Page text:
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Home / Mumbai News / Malavika’s Mumbaistan: When You Gotta’ Goa

Malavika’s Mumbaistan: When You Gotta’ Goa

How chef Ritu Dalmia came to open a 64-seater restaurant in Goa

mumbai Updated: Nov 06, 2018 00:35 IST
Malavika Sangghvi
Malavika Sangghvi
Hindustan Times
Ritu Dalmia (second from left) at the launch of Diva in Goa
Ritu Dalmia (second from left) at the launch of Diva in Goa

“I’ve had a home in Goa for many years, and one drunken evening nine months ago, my architect talked me into opening a restaurant here and stupid Ritu said yes,” says celebrated chef Ritu Dalmia about the official opening of Diva in Goa’s Calangute this Saturday. The launch of the 64-seater, featuring Italian fare, an outdoor pizzeria and what she calls a “small but intelligent wine list” was attended by the likes of Jeeva Reddy, Jivi Sethi, Sonia and Thomas Schneider, Murad Rampur, Pooja Bedi and Maneck Contractor, amongst others, and already looks like it’s going to be one more ‘must-do’ eatery for Goa’s seasonal party hearties. “Goa in the season is overrun with Delhi-Mumbai’s well-heeled crowds, with money in their wallets and fun on their minds. So, Diva opening its doors this week is pretty fortuitous,” says an old Goa hand. “It’s a match made in heaven.”

“The funny thing is, I have always been saying I will never open in Goa, as it is my little haven...” texted Dalmia, who was in Mumbai yesterday for a meeting. Famous last words, we replied, adding a thumbs up and a smiley.


We do not know about you, but we find the recent campaign to promote a luxury, gated residential development of a prominent city builder a tad offensive for its insidious playing into the all-pervasive insecurity of upwardly mobile parents. “If you want your children to get into an Ivy League college,” one says, featuring a gigantic picture of two attractive young people on a pristine (and exclusive) sports facility, “Get them their own private basketball court.” As we all know, foreign education is the Holy Grail of ambitious parents in India. It began with England, and more specifically, the universities of Oxford and Cambridge as its epicentre. By the nineties, the dream of every Indian parent was to somehow get their progeny into an American university with the number of Indian students heading to the US for college education said to have increased by 52% in the past few years alone. Of course, the ultimate desire is to get into the much vaunted ‘Ivy League’ colleges, the eight elite schools in north-east America which include Brown University, Columbia University, Cornell, Dartmouth, Harvard and Yale; because it is widely believed that equipped with an Ivy League degree, a young person can expect the very best in their careers. Now, we have nothing against aspirations and ambitions or even the Ivy League, what we are concerned about is the underlying message in the sales pitch, that it is only money and status that can deliver you there. There are enough examples in our midst to prove otherwise… Being born into a poor family didn’t stop mathematician S Ramanujan from studying at Cambridge; Sachin Tendulkar honed his prodigious gift on the dusty fields of Shivaji Park, and Dhirubhai Ambani, the son of a simple school master, certainly did not have wealth and privileges that helped him achieve his goals. Not only does advertising like this put a staggering amount of pressure on those who cannot and do not have the means to come up with the millions to buy into gated communities, but might just have a detrimental effect in the long run. Imagine two friends discussing their higher education plans, with one telling the other: ‘I couldn’t get into an Ivy League college because my parents couldn’t afford to get me my own private basketball court!”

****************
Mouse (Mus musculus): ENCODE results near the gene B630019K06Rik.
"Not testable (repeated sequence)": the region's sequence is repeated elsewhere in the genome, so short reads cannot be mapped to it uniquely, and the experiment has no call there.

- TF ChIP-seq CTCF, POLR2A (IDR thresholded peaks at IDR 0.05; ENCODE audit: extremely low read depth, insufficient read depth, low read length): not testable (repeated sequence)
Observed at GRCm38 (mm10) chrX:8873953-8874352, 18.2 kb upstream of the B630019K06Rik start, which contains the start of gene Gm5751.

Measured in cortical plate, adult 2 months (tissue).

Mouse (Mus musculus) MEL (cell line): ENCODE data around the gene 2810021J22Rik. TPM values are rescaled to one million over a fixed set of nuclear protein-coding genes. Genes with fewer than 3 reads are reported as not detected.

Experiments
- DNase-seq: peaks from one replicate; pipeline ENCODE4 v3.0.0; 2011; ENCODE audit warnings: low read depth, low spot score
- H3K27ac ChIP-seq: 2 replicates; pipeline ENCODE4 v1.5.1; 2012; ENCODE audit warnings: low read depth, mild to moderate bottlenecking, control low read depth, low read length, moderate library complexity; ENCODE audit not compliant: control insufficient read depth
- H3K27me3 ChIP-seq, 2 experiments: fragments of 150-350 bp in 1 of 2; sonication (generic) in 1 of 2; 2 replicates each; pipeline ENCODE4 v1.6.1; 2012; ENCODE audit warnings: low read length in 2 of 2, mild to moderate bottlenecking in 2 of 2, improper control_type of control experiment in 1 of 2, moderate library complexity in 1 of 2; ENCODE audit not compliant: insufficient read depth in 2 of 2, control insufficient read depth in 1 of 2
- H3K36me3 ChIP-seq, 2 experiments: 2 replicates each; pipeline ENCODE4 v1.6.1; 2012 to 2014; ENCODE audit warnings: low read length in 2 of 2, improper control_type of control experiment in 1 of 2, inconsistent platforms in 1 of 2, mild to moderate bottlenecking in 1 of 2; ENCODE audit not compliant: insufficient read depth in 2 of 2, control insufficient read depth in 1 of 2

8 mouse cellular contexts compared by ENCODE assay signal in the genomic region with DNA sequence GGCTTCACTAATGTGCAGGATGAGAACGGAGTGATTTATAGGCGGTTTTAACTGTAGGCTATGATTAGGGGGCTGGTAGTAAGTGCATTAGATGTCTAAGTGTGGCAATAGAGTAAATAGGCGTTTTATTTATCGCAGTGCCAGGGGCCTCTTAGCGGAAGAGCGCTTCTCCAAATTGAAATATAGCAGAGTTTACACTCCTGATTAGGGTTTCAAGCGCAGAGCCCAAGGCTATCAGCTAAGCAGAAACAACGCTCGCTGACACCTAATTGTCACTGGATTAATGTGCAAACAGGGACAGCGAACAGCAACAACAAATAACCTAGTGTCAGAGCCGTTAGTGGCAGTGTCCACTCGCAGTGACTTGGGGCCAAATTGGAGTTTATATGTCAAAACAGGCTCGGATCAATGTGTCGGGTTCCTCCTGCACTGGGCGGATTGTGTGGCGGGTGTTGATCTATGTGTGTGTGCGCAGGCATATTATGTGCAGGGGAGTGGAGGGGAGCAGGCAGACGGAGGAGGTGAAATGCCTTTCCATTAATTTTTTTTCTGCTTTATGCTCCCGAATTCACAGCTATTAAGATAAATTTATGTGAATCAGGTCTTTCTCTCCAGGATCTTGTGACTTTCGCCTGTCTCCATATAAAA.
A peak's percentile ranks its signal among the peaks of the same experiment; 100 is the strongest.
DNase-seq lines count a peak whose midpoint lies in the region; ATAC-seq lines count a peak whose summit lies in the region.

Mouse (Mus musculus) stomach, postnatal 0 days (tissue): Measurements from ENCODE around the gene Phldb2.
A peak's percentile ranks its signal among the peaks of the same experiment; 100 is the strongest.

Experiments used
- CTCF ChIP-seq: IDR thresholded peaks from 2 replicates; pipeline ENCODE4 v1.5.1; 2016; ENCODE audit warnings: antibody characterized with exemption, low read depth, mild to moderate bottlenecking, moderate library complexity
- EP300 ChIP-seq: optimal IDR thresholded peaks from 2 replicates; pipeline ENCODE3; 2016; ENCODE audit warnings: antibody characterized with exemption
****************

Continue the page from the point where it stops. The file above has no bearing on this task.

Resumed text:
Modern Dictionary

Shawl (noun): An attractive accessory draped exquisitely around the arms of a beautiful woman, when she’s entering a high-profile party, featuring truckloads of paparazzi and media. (Eg: Sushmita Sen was spotted with a shawl at Shilpa Shetty and Raj Kundra’s Diwali party, recently.)

Community spirit and camaraderie in art

Bose Krishnamachari
Bose Krishnamachari

We were struck by the generosity of spirit and deep affection that marked the tribute that artist and co-founder of the Kochi Biennale, Bose Krishnamachari, had written this week on the passing of his friend and colleague Anoop Antony Scaria, the founder of the Kashi Café and other initiatives such as artist residencies and the Cochin Carnival. The 58-year-old had succumbed to a long illness. “He took art, hospitality and music to many shores. But it had to start from one shore and that was Fort Kochi. I did not know much about him till he set up the pioneering Kashi Art Café. That was literally the beginning of art in Kochi” he’d written. Does this same generosity of spirit and community -feeling exist within the Mumbai art world, or was it a result of Kerala’s left-leaning liberal, community-spirited environment, we enquired of Krishnamachari yesterday. “I think Kerala has been a location for acceptance of the Other, be it religion, politics or ideologies. From Raja Ravi Varma to KCS Panikar, most successful artists from Kerala are ones who migrated to different parts of the world. Some of them returned to nurture the places of their origin and the artist communities within,” he said. And, does it exist in Mumbai, we prodded. “Yes, of course,” said Bose, himself one of the art world’s leading agent provocateurs and community-spirited leaders. “Especially, senior artists and other creative people in all disciplines. Akbar Padamsee, Laxman Shreshta, Atul Dodiya, Sudarshan Shetty and the late Prabhakar Barwe, Mehli Gobhai. The list goes on...”